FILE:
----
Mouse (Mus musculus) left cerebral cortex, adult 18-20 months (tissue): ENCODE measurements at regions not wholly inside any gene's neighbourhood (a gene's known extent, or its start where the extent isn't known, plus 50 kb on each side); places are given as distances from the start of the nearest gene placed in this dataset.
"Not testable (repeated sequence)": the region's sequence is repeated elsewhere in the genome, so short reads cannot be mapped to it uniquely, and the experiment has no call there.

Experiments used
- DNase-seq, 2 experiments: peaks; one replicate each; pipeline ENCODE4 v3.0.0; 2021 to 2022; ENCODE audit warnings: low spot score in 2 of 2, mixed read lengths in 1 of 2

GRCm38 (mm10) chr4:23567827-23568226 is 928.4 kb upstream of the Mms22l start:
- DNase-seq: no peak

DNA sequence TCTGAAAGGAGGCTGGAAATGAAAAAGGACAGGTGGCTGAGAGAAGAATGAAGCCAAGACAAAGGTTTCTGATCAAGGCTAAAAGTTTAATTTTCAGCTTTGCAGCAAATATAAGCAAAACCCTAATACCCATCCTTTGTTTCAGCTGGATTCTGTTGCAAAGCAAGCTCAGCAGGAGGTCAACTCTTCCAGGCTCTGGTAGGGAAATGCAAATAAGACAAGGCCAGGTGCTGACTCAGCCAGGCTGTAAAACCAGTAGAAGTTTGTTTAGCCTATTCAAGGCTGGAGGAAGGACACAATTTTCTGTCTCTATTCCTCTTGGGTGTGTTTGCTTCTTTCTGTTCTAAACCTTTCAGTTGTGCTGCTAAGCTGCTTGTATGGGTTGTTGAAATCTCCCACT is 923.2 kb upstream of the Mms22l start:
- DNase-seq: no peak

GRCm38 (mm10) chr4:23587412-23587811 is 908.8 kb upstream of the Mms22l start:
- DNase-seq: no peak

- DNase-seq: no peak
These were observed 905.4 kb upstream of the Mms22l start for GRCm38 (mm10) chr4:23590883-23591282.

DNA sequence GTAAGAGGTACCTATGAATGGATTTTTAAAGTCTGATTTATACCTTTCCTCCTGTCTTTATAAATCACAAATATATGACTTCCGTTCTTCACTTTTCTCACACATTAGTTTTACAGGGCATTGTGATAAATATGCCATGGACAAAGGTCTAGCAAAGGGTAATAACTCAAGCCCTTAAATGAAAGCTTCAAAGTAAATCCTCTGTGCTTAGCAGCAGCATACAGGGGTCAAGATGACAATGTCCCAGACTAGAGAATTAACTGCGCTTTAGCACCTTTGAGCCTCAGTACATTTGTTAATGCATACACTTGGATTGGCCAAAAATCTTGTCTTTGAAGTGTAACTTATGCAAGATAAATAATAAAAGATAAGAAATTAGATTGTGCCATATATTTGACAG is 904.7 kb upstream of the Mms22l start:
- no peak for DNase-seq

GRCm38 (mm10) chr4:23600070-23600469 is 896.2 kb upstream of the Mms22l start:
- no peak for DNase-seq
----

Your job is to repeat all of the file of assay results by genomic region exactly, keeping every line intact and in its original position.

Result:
Mouse (Mus musculus) left cerebral cortex, adult 18-20 months (tissue): ENCODE measurements at regions not wholly inside any gene's neighbourhood (a gene's known extent, or its start where the extent isn't known, plus 50 kb on each side); places are given as distances from the start of the nearest gene placed in this dataset.
"Not testable (repeated sequence)": the region's sequence is repeated elsewhere in the genome, so short reads cannot be mapped to it uniquely, and the experiment has no call there.

Experiments used
- DNase-seq, 2 experiments: peaks; one replicate each; pipeline ENCODE4 v3.0.0; 2021 to 2022; ENCODE audit warnings: low spot score in 2 of 2, mixed read lengths in 1 of 2

GRCm38 (mm10) chr4:23567827-23568226 is 928.4 kb upstream of the Mms22l start:
- DNase-seq: no peak

DNA sequence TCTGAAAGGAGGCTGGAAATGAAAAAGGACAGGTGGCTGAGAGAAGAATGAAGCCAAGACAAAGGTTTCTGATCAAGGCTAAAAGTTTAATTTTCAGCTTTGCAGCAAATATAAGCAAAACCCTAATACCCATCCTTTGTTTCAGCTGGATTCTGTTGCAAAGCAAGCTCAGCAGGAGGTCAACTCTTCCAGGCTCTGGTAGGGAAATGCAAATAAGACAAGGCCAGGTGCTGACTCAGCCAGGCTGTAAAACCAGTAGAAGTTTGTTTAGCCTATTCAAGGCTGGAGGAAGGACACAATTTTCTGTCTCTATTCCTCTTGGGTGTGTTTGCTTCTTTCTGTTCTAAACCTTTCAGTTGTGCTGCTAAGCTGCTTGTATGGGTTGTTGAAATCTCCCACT is 923.2 kb upstream of the Mms22l start:
- DNase-seq: no peak

GRCm38 (mm10) chr4:23587412-23587811 is 908.8 kb upstream of the Mms22l start:
- DNase-seq: no peak

- DNase-seq: no peak
These were observed 905.4 kb upstream of the Mms22l start for GRCm38 (mm10) chr4:23590883-23591282.

DNA sequence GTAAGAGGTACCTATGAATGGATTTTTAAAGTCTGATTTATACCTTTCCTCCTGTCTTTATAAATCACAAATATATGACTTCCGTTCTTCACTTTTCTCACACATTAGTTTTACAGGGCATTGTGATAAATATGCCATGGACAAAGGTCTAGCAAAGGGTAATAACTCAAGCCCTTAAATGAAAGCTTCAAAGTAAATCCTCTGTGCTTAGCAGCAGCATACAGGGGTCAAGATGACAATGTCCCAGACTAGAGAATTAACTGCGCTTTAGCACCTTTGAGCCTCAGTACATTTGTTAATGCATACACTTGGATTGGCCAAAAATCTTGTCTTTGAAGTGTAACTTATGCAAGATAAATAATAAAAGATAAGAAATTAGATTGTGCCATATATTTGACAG is 904.7 kb upstream of the Mms22l start:
- no peak for DNase-seq

GRCm38 (mm10) chr4:23600070-23600469 is 896.2 kb upstream of the Mms22l start:
- no peak for DNase-seq